The Story of 1857
“Dil ki basti bhi shehar dilli hai; Jo bhi guzra usee ne loota”(Delhi alone is a city of love; all those that have passed through have looted it)
Most of us know about the Sepoy Mutiny and the revolt of 1857 —India’s First War of Independence — but many wouldn’t be familiar with the lesser-known facts about the event. In order to give some more insight on the monuments connected to the 1857 revolt. The story of the past is often found in the bits and pieces of imprints it leaves behind in modern cities. Hidden behind the multistory buildings, the busy markets and, of course, the rising pollution levels in Delhi, lie several epochs of history, visible till date through the architectural delights they have left behind. One such little moment in Delhi’s history, that went on to be remembered as the very beginnings of a nationalistic movement in the country, is the revolt of 1857. Starting from the Nicholson cemetery near the Kashmiri Gate metro station, the walk traced a number of spots in the busy north Delhi region that weaved the story of 19th century Delhi and the events and characters surrounding the great uprising.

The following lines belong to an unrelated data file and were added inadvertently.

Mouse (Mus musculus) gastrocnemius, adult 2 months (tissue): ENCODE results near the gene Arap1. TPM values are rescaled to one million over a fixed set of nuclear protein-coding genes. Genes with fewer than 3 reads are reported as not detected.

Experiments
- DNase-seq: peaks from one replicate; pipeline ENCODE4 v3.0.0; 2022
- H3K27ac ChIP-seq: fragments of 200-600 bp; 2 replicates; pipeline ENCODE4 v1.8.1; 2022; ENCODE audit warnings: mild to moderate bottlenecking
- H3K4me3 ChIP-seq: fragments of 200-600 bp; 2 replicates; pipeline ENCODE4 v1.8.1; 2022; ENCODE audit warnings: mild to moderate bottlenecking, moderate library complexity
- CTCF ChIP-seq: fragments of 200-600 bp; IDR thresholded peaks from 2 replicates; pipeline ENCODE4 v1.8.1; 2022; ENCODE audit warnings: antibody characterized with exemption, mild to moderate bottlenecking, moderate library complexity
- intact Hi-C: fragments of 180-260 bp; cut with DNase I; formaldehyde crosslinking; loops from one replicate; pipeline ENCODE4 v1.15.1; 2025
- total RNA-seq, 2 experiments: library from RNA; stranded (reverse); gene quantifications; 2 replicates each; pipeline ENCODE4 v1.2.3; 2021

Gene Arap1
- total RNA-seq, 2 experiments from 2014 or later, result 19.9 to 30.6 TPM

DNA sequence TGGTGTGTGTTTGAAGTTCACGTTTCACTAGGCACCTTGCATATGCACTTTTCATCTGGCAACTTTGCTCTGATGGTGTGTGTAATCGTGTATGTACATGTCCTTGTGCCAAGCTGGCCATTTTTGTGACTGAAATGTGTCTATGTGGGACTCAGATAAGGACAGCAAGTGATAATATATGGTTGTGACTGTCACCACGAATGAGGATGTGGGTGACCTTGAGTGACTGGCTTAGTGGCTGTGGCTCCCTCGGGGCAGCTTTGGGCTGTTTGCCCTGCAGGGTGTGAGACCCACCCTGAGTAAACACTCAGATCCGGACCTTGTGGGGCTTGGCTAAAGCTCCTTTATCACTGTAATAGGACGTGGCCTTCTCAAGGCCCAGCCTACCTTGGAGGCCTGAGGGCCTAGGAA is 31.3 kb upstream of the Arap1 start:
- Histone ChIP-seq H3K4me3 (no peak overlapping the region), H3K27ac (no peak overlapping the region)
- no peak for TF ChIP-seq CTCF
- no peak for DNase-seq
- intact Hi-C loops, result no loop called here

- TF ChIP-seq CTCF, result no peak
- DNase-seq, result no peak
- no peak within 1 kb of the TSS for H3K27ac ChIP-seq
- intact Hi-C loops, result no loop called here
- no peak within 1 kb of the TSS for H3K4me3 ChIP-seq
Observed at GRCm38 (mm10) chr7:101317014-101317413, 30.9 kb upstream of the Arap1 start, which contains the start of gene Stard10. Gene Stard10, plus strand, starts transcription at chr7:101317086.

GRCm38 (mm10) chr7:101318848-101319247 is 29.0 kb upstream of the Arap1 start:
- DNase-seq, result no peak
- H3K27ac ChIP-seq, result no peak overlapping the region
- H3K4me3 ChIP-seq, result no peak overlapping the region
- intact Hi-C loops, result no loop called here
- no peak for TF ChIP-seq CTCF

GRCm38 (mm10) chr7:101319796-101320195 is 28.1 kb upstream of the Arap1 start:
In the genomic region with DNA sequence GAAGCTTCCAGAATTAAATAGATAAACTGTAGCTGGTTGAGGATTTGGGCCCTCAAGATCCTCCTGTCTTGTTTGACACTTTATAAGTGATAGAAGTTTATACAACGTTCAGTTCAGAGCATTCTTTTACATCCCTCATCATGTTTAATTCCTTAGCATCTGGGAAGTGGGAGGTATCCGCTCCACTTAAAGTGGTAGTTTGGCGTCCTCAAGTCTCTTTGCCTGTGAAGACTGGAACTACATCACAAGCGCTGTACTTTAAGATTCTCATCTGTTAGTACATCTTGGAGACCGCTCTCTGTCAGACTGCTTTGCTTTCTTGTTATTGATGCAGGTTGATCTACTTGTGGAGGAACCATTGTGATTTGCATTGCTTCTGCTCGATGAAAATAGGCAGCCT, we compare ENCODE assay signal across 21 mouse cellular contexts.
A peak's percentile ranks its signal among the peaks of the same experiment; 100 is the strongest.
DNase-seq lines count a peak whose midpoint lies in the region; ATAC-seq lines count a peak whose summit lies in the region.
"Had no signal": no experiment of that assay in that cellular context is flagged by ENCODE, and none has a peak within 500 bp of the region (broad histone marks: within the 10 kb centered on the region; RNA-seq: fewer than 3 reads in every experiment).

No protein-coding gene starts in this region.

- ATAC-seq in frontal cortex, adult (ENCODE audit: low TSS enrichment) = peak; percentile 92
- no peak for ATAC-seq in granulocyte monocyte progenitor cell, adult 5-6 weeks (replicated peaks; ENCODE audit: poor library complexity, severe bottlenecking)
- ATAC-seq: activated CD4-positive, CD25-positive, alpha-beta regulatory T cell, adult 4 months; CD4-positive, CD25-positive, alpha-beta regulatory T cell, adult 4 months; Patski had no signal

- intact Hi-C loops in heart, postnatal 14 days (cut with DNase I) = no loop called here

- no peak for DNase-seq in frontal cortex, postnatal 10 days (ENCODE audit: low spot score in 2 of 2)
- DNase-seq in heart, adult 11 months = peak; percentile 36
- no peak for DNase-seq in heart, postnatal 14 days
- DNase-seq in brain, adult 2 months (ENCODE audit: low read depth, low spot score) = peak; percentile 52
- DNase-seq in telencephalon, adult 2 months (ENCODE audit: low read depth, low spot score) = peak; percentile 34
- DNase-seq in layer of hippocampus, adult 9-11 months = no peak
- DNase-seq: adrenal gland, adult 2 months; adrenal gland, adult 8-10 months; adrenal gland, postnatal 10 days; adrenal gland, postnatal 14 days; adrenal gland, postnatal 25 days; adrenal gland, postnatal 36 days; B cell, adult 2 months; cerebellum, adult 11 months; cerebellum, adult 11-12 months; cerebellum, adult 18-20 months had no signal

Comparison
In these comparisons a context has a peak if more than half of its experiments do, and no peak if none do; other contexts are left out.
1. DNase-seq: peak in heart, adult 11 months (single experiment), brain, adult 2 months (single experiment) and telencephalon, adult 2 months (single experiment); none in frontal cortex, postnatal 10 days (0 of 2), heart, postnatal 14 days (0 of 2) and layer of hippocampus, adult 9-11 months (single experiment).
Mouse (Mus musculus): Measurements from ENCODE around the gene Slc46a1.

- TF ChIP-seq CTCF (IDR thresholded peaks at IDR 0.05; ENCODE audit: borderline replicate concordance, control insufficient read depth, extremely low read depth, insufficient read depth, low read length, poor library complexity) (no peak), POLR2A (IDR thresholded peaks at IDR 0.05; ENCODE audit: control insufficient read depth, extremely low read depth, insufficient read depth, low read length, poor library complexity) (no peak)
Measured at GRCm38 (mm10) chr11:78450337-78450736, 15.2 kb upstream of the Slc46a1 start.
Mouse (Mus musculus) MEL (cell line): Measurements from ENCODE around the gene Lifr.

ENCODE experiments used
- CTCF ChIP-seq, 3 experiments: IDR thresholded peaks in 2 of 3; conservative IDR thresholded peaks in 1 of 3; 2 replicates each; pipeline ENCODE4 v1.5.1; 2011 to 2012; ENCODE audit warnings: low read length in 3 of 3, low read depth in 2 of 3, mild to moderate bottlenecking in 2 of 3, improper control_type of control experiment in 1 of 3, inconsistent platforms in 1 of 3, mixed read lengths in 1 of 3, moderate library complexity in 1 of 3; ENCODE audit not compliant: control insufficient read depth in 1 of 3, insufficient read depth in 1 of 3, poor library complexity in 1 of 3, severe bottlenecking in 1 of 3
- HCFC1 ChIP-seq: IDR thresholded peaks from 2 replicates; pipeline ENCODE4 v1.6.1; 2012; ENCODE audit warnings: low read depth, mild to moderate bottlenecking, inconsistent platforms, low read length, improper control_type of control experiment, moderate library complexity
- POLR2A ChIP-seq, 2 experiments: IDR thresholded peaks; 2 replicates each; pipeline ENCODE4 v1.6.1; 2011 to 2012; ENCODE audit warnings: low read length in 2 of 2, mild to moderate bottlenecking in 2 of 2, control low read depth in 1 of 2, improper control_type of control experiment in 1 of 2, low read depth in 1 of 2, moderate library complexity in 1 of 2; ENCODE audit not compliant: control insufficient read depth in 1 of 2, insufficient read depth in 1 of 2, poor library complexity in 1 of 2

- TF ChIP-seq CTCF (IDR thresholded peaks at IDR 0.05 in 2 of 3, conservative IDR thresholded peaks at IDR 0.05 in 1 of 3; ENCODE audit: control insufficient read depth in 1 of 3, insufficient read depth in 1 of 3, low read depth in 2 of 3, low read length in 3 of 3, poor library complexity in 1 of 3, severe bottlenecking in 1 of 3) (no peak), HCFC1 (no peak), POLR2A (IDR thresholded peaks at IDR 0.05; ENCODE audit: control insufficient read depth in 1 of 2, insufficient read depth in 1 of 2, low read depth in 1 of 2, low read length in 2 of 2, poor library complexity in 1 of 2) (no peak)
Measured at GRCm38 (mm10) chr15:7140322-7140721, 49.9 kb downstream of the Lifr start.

Meerut was the starting point of the rebellion that went on to spread elsewhere, Delhi had a very significant role to play in the whole incident. The soldiers who broke out in rebellion against the British officers in Meerut rushed to Delhi to meet with the shrinking forces of Mughal emperor Bahadur Shah Zafar. It is in Delhi that the rebels had to fight against the strength of the East India Company forces. In the spirit of rebellion, they went about destroying everything associated with company rule. Delhi was very important to the British. “The British could not afford to lose Delhi, if they lost Delhi they would lose the empire” But then history is always written by the victors. Same is the case with monuments, memorials and most other such historical residues, which tell us the story from the point of view of the victors. In case of Delhi in 1857, it is actually the sites commemorating the story of the British that is preserved and was traced in the walk. Nonetheless, it does give us an idea of the life and times lived by Indians in the 19th century.
Since most monuments are either being used by the government agencies or aren’t open to public, the participants will be able to see the monuments from outside.
Sites: Nicholson cemetery, Grave of Yasudas Ramachandra, Kashmiri Gate, Old campuses of St. Stephens and Hindu, The Telegraph memorial and the British magazine